Mice Casts from Pompeii!?

Tim Parkin posted (on Facebook) this potentially very interesting snippet of a documentary featuring casts of mice who were caught at Pompeii:

… but I’m trying to figure out how genuine this is … if you follow the link at the end, it takes you to an artist’s site which has these same mice in bronze … anyone know?

Today’s Bust in Italy

from corriere di gela

Operazione ‘Kore’, as it’s been dubbed, has recovered a number of votive figures of the goddess (among other things) in Caltanissetta.  Here’s the beginning of a list of same from Corriere di Gela:

La Squadra Mobile della Questura di Caltanissetta, nell’ambito di mirate indagini su un vasto traffico di reperti archeologici, iniziate su input del Questore dr. Guido Marino, ha effettuato nei giorni scorsi un importantissimo sequestro di statue e vasi di altissimo valore. In particolare sono state sequestrate:

a) 1 statuetta fittile di Kore con attributo del fiore nella mano destra – età arcaica – rotta in 3 pezzi.

b) 1 statuetta fittile di Kore con attributo verosimilmente del melograno nella mano destra, ricomposta e scheggiata sul diadema – età arcaica.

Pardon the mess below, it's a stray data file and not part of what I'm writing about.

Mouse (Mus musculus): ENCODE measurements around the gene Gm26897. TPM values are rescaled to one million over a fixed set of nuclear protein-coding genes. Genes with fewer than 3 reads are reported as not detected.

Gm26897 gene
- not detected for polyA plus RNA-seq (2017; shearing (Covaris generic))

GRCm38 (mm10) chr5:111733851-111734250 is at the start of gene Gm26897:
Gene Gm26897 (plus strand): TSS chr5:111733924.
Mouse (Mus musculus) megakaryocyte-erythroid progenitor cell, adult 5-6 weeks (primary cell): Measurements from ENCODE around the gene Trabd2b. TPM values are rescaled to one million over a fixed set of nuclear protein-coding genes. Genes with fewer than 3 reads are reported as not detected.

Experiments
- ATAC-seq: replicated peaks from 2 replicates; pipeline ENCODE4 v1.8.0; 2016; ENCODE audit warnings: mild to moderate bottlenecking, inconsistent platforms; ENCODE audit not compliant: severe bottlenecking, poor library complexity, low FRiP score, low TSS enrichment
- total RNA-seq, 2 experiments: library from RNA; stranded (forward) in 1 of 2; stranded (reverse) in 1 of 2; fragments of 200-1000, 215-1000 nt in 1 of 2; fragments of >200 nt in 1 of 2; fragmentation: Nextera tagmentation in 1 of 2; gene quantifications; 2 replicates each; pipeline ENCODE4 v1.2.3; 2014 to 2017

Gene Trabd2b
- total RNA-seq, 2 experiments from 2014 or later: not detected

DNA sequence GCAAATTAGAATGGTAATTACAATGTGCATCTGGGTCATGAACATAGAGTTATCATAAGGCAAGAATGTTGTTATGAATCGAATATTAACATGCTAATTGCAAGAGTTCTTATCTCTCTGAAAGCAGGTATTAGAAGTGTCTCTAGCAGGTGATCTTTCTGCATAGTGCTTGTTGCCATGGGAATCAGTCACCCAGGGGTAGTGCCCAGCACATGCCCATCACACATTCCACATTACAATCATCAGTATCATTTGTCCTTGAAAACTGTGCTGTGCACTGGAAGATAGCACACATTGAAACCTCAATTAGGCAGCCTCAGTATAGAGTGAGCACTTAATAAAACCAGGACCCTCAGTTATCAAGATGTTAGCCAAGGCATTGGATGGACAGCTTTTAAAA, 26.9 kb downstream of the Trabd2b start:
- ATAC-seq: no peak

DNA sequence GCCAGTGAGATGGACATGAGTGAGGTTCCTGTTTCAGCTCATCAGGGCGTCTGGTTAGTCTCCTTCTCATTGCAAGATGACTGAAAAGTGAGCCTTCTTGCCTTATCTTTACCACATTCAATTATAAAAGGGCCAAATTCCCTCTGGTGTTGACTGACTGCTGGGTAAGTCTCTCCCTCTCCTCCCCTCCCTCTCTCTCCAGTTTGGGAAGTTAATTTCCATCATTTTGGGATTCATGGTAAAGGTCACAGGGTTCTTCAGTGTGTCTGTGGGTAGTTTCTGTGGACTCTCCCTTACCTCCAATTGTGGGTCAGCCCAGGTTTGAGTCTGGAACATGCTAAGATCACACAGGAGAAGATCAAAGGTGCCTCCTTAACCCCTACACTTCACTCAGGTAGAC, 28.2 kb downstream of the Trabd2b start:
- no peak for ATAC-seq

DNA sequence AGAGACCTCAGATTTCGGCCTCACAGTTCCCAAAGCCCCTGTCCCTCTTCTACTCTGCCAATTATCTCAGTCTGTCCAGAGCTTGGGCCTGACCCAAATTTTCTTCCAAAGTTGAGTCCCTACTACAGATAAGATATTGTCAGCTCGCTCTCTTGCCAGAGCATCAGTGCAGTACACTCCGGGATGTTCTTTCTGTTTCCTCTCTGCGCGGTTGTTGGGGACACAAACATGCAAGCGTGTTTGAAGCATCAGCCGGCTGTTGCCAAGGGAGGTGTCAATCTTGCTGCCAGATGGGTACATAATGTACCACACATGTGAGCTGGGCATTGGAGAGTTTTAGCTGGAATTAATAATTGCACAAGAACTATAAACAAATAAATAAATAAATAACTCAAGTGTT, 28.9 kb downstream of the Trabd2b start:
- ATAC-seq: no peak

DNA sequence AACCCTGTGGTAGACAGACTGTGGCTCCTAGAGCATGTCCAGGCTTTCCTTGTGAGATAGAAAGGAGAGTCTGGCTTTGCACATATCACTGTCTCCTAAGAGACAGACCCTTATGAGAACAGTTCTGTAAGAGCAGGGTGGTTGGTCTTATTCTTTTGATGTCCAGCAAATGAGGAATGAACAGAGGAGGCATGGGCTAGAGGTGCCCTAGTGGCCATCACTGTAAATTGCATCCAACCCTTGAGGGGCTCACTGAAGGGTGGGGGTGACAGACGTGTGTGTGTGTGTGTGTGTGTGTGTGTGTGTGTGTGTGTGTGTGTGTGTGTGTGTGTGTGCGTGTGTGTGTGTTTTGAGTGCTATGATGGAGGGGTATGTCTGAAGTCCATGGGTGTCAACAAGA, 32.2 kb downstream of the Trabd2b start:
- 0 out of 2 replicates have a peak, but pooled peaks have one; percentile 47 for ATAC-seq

c) 1 statuetta fittile di Kore con attributo verosimilmente del melograno (o del fiore) tra le mani, integra, età arcaica.

d) 1 statuetta fittile di Kore con attributo del volatile nella mano destra, ricomposta.

… more follows:  Operazione “Kore” della Polizia: sequestrati importanti reperti archeologici | Corriere di Gela .

More coverage:

ED: SACE Ancient Worlds Summer School 2010

Seen on Classicists (please send any responses to the folks mentioned in the quoted text, not to rogueclassicism!):

SACE Ancient Worlds Summer School 2010: 26th July – 6th August

Summer Schools Programme

The School of Archaeology, Classics and Egyptology (SACE) is pleased to announce its Summer School Programme for 2010. This year, summer school courses will be available in two subject areas: Classics and Egyptology.

Classics Summer School (Latin and Greek Language)